'A child learns more from personal experience than by simply being told something.' Discuss this idea, with reference to 'To Kill A Mockingbird'. Children learn more from personal experience than by simply being told something. Whether it be pulling out the neighbors prize pansies or holding Freddie the fish out of the water for three minutes and seeing if he will survive, regardless of what parents or teachers say, children will generally go ahead and ignore the warning. Not so surprisingly, the consequences of these actions will be more likely to stick with them for a lot longer than by simply being told to leave Freddie alone. 'To Kill A Mockingbird' is an excellent source of evidence for this debate.

Children are enthusiastic young individuals who take the world as their oyster. Their playground is a wonderland. But they are always wanting to push these boundaries to beyond the back fence and try new things, whether or not they be the best things for them. And regardless of us saying that jumping out of a tree will indeed bring them back to earth, all they have ever wanted to do was fly and, they are going to try, now. It is letting children learn from personal experience that gravity is as present as ever, that will maybe stop them from taking up sky diving in the future. All Scout and Jem Finch ever heard about Boo Radley was that he was a six foot tall crazed maniac with a huge skull, that sculled around May comb at night peering in peoples windows and that while calmly cutting up paper one night drove scissors into his fathers and twisted them right through, and then went on sanely cutting up more paper.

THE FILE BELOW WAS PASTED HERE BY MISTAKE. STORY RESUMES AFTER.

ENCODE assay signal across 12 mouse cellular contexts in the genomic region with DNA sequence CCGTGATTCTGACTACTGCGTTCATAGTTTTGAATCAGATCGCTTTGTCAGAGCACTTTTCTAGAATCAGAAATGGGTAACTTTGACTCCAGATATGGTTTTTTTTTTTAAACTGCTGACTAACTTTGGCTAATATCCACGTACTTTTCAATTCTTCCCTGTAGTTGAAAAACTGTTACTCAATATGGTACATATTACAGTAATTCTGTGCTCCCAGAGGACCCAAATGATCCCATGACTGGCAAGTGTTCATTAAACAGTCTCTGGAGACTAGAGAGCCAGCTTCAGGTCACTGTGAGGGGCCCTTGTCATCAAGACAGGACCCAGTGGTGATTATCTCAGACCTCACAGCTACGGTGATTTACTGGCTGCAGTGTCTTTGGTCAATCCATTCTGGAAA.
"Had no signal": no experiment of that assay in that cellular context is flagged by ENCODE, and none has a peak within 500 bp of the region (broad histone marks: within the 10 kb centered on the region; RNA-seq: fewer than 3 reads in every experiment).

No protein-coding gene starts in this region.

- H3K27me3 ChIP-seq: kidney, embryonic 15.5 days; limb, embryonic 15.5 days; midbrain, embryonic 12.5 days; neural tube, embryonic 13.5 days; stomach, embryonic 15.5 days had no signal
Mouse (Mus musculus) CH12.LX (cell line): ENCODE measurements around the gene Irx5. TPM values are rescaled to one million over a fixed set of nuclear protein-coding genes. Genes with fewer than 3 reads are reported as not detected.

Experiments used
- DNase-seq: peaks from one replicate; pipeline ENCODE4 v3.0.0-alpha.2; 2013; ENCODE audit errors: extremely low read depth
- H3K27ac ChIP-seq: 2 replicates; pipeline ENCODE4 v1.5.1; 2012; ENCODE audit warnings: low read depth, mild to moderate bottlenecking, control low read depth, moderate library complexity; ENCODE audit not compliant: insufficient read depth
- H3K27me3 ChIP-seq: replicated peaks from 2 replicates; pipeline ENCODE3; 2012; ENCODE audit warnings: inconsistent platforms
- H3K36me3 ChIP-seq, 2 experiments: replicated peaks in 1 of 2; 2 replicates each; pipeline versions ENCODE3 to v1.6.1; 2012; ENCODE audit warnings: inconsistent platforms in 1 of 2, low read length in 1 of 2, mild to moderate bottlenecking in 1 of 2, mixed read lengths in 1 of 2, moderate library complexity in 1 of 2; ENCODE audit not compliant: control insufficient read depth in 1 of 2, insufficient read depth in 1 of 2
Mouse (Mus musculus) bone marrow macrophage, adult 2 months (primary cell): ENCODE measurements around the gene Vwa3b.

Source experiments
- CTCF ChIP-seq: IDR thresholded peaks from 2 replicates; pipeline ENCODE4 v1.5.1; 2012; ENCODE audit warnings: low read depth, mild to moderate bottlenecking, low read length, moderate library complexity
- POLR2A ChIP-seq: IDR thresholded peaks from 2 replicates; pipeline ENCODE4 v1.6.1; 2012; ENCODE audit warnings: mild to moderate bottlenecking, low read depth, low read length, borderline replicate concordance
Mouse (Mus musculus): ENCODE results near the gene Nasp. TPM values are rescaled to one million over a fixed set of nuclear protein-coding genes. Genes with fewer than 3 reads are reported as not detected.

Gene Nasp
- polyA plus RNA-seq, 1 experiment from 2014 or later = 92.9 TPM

This, as imagined, triggered suspicions and a vivid imagination on the appearance and personality of Boo. And despite Atticus's orders to leave Boo alone, nothing was to discourage Scout and Jem from sneaking into the Radley yard and prowling around. Scout and Jem's curiosity finally got the better of them one day, when they actually saw Boo Radley. He was not, as they had been told, a menacing dragon in disguise, but simply a middle-aged man living a quiet existence.

This taught Scout and Jem not always to go on what they have been told, it was far better to find out for themselves the truth and that lesson stuck with them. Children do not want to be told the answers in life. They want to discover them. And letting them find out that the neighbor gets incredibly angry if they pull out her prize pansies and that Freddie the Fish will indeed decease to exist if they hold him out of water for 3 minutes, is a far better option, than simply telling them that that was not a very bright thing to do. To Kill a Mockingbird.